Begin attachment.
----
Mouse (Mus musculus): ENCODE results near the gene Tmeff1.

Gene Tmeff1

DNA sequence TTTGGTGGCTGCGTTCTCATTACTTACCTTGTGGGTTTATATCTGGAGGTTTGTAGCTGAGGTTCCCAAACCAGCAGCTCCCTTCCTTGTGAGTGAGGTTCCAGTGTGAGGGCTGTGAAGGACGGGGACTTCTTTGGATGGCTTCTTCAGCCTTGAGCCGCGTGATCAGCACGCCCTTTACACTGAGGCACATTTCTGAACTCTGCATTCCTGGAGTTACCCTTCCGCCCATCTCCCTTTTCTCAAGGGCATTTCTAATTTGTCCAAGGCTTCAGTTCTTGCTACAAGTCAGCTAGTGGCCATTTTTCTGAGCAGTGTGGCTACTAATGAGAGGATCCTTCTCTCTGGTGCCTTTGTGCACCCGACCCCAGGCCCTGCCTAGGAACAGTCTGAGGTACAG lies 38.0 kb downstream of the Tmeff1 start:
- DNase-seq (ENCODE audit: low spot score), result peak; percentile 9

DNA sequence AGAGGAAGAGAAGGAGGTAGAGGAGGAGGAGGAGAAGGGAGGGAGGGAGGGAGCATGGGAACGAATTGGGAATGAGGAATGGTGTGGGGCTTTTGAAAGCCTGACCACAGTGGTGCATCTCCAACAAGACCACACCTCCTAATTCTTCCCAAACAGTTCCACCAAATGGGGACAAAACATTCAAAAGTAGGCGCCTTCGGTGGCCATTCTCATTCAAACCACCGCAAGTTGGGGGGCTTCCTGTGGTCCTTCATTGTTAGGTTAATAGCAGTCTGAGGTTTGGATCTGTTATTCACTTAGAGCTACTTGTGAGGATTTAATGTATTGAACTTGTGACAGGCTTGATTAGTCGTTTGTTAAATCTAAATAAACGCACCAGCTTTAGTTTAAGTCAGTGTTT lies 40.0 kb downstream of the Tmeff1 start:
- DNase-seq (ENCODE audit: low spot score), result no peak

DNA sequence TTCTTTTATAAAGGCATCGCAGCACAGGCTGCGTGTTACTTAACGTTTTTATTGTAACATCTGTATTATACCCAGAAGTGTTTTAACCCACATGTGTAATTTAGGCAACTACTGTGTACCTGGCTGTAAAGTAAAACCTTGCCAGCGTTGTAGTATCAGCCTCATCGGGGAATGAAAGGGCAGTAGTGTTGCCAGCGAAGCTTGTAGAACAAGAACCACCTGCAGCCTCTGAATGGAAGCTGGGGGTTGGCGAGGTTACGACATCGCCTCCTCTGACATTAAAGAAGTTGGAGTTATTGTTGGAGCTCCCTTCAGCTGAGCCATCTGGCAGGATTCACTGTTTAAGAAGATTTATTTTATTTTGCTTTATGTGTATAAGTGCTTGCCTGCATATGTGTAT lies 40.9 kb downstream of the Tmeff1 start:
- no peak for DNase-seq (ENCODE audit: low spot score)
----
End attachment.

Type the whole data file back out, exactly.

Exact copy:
Mouse (Mus musculus): ENCODE results near the gene Tmeff1.

Gene Tmeff1

DNA sequence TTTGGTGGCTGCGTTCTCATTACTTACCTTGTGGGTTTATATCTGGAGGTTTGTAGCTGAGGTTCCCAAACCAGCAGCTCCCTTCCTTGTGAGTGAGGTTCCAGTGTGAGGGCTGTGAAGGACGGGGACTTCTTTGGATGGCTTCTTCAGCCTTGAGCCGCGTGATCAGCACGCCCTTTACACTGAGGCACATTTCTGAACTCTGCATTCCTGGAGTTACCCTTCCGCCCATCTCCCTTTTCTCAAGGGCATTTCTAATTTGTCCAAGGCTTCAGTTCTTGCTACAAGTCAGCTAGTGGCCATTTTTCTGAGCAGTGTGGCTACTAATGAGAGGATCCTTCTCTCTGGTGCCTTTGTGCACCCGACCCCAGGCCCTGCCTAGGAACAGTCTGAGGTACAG lies 38.0 kb downstream of the Tmeff1 start:
- DNase-seq (ENCODE audit: low spot score), result peak; percentile 9

DNA sequence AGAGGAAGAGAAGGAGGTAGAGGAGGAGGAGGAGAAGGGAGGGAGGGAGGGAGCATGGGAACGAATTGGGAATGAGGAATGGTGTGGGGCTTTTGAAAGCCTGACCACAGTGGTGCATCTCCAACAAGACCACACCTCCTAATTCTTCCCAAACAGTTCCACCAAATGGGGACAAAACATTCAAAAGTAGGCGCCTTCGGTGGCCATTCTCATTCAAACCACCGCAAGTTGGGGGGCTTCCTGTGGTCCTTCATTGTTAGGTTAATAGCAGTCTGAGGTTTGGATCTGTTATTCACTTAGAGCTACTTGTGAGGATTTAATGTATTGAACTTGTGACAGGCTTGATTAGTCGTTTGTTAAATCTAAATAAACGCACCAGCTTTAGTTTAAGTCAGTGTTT lies 40.0 kb downstream of the Tmeff1 start:
- DNase-seq (ENCODE audit: low spot score), result no peak

DNA sequence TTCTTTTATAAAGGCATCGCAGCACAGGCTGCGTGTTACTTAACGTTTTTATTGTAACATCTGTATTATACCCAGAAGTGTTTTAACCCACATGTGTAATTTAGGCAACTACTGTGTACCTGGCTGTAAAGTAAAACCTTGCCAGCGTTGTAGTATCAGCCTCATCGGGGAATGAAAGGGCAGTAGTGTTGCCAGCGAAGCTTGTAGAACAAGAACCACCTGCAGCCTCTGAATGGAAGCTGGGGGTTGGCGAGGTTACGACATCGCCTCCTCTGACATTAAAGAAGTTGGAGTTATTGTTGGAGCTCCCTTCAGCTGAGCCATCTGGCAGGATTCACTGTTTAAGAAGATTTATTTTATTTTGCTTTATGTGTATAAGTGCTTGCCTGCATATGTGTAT lies 40.9 kb downstream of the Tmeff1 start:
- no peak for DNase-seq (ENCODE audit: low spot score)